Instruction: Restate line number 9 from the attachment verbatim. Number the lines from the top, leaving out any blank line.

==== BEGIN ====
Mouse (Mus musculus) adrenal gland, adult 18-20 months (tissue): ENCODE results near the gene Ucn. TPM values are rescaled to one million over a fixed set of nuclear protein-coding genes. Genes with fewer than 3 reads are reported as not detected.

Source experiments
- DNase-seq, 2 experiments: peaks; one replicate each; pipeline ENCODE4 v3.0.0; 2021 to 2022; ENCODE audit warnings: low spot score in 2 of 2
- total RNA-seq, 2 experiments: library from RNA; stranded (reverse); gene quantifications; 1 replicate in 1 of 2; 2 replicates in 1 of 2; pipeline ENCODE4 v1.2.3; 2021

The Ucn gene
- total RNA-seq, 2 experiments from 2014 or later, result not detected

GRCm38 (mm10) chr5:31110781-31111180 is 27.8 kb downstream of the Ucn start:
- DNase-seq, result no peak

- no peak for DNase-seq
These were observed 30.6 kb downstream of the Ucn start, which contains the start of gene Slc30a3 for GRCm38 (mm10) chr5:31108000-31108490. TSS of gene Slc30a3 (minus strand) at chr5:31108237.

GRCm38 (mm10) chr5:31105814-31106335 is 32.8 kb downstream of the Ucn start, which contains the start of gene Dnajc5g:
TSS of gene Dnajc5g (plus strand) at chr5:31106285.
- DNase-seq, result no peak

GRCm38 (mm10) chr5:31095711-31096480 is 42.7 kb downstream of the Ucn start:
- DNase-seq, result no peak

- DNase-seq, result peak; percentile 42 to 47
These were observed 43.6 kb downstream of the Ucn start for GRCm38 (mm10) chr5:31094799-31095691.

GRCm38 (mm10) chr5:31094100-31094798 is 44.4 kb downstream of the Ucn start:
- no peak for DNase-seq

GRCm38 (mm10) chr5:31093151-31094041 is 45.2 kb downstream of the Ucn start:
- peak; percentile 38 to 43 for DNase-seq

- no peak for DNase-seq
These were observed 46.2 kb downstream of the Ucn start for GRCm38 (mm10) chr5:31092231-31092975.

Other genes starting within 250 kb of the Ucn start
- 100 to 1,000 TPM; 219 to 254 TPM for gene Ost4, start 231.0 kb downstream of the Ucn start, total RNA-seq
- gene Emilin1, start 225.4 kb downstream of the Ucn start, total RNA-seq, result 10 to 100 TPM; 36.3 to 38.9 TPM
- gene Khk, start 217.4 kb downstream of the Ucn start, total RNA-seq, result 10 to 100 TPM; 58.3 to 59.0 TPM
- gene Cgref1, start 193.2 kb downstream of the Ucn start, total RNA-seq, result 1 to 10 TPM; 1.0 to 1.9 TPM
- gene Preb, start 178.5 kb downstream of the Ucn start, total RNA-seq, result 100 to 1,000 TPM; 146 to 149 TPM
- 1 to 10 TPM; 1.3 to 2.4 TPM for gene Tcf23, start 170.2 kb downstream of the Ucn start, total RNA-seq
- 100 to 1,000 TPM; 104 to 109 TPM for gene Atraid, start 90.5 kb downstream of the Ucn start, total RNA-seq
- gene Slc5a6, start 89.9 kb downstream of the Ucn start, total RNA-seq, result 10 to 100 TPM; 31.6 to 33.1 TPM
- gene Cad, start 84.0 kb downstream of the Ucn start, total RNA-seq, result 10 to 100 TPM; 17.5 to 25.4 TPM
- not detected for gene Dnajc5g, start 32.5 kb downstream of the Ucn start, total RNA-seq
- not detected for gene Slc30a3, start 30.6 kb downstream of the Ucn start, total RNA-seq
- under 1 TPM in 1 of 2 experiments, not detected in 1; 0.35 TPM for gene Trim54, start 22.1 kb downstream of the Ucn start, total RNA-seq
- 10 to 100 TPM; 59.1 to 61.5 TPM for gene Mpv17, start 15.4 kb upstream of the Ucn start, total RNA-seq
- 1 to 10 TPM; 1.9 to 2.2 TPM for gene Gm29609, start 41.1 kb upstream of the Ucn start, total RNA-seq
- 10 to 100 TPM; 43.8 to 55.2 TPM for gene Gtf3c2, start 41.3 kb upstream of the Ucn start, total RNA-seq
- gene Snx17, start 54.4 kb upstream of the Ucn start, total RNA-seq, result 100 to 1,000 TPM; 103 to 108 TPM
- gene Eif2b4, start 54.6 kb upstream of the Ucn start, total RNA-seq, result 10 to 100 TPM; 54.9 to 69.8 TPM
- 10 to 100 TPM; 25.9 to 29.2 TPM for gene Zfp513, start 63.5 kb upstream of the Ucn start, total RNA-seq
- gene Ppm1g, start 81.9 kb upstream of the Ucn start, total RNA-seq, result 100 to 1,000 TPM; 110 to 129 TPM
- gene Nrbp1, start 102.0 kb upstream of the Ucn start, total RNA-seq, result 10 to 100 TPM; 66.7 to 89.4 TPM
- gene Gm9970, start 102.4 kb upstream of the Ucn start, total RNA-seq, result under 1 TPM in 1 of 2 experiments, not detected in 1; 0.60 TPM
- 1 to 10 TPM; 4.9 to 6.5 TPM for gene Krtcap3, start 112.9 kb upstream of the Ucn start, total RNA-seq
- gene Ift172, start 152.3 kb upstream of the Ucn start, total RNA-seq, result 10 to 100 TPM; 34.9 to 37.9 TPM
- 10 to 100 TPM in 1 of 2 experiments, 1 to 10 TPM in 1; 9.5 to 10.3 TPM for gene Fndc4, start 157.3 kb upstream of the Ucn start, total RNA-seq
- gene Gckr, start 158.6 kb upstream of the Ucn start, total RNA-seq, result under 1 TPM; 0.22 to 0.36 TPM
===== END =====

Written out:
- no peak for DNase-seq